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The New Kihei High School of Science and Technology
September 17, 2012 - Ray Tsuchiyama
Maui has the distinction of having the oldest post-secondary school/college west of the Rocky Mountains: Lahainaluna* Seminary (now evolved to Lahainaluna High School), in the northwest corner of Maui island.
The school was established in 1831 by Lorrin Andrews, a member of the “third” missionary group (arriving in 1828, eight years after the first group sent to Hawaii from New England by the American Board of Commissioners for Foreign Missions). His ship’s group included the famous Dr. Gerrit P. Judd, a physician and later diplomat and minister of various portfolios under King Kamehameha III (and also one of the founders of Punahou School) and Theodosia Arnold and Rev. Jonathan Smith Green, both who founded Makawao Union Church in cool up-country Maui.
Amazingly, in three short years after his arrival on Maui from cold New England, Lorrin Andrews had started a school and a year later his students had built a stone building. The first classes were reading and writing, both English and 'olelo Hawai'i, then mathematics and geography courses were added. Think about the educational revolution that suddenly occurred – Hawaiian students were studying at the same level as students back in Williams College in western Massachusetts.
Moreover, Hawaiian students would conduct experiments in newspaper publishing (in 'olelo Hawai’i). In a couple of years, 85 Hawaiian students were studying the latest in the American “applied” educational style. In comparison, far-off Japan was still mired in a feudal society unchanged from the 17th century, still two decades away from the arrival of Commodore Perry and the technology innovations of steamships, telegraph, hand-held watches, cameras, and railroads.**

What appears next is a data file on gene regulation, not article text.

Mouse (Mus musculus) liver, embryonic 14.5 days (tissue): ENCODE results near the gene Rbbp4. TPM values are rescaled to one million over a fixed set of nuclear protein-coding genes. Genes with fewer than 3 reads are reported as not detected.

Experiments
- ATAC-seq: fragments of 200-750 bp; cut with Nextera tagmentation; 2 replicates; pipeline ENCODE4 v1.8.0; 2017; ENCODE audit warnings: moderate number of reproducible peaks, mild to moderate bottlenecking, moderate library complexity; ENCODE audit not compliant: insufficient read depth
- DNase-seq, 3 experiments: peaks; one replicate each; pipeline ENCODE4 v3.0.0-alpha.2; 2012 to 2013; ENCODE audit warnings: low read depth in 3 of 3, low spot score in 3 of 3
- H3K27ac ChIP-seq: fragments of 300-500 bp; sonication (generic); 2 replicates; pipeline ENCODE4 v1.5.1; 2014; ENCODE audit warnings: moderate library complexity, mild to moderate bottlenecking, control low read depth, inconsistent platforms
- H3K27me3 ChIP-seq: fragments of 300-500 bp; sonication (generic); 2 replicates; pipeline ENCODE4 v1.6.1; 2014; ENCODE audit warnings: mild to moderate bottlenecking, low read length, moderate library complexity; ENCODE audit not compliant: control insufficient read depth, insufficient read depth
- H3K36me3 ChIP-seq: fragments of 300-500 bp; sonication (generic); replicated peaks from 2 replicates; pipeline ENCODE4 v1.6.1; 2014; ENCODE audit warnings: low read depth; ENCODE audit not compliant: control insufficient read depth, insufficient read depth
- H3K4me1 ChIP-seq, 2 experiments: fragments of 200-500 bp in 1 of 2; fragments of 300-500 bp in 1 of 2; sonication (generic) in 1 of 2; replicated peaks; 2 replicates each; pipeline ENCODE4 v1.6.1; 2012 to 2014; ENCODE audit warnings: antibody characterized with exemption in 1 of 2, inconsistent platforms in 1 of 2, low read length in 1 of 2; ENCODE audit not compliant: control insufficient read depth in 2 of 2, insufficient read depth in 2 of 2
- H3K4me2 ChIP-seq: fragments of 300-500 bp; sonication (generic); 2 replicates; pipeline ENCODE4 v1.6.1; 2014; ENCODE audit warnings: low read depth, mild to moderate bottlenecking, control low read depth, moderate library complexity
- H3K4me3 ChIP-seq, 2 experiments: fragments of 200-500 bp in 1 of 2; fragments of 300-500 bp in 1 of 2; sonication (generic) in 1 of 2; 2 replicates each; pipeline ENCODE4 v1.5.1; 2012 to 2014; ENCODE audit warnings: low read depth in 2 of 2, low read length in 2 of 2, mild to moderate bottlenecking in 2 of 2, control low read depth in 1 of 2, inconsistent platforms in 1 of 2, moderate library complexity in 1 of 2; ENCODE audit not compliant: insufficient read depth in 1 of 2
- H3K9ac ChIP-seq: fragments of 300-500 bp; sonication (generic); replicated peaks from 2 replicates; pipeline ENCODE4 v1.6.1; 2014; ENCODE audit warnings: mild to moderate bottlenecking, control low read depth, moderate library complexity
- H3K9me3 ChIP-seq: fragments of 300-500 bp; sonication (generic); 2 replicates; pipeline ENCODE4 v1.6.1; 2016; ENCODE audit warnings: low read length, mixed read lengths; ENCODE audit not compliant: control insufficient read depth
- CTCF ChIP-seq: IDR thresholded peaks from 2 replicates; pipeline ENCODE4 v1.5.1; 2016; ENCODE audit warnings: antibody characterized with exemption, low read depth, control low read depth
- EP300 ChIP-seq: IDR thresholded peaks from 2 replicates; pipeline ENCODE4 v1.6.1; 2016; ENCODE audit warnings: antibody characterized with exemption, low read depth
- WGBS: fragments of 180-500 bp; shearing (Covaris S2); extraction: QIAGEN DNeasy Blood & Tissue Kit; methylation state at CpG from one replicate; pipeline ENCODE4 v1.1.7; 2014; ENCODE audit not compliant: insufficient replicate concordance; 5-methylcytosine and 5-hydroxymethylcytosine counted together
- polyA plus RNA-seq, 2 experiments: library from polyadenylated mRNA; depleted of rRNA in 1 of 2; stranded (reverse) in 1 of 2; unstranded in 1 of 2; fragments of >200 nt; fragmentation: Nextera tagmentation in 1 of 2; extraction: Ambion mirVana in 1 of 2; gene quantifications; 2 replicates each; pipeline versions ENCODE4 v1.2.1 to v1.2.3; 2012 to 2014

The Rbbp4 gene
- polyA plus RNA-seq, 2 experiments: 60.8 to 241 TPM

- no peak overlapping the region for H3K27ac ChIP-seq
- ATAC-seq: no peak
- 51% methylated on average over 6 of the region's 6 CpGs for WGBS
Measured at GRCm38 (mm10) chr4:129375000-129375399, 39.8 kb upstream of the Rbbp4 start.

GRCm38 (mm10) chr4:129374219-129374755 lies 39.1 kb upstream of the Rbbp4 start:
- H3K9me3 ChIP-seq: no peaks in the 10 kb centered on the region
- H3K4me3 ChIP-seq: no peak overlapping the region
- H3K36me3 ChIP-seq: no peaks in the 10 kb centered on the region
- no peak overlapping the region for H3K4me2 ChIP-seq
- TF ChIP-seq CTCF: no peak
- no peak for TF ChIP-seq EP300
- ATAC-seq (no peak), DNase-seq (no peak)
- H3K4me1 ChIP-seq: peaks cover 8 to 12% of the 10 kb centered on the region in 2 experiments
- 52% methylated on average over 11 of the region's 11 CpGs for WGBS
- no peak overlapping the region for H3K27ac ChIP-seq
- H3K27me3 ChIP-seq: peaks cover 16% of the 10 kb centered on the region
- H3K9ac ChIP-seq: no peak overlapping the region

Lahainaluna’s notable early students include David Malo (class of 1835), a translator, Christian church leader, Hawaiian historian and pioneer in writing about Hawaiian religion and culture (and a elected member of the House of Representatives of the Hawaiian Kingdom), and Samuel Kamakau (class of 1837), one of the founders of the Royal Hawaiian Historical Society, and a judge and legislator (his seminal work entitled Ruling Chiefs of Hawai'i is an unbelievably rich history of the early Kamehameha royal period, based on oral traditions that he was recording like an investigative journalist in the mid-19th century).
So Maui was quite advanced in educational innovation before progressive American citizens built colleges in civilized California or Washington State. Through this school, comparative language studies, translation, histories, mass media (Maui-based newspapers spread literacy quickly throughout the Kingdom, accelerating even more local ’olelo Hawai’i newspapers), and the rise of Christianity, assemblies, Bible readings.
Coincidently, I live near a church (originally called Kilolani) in Kihei that was built under the leadership of David Malo in 1852 – now called Trinity-by-the-Sea Episcopal Church. After his graduation the Lahainaluna graduate must have journeyed down to south Maui and liked the area.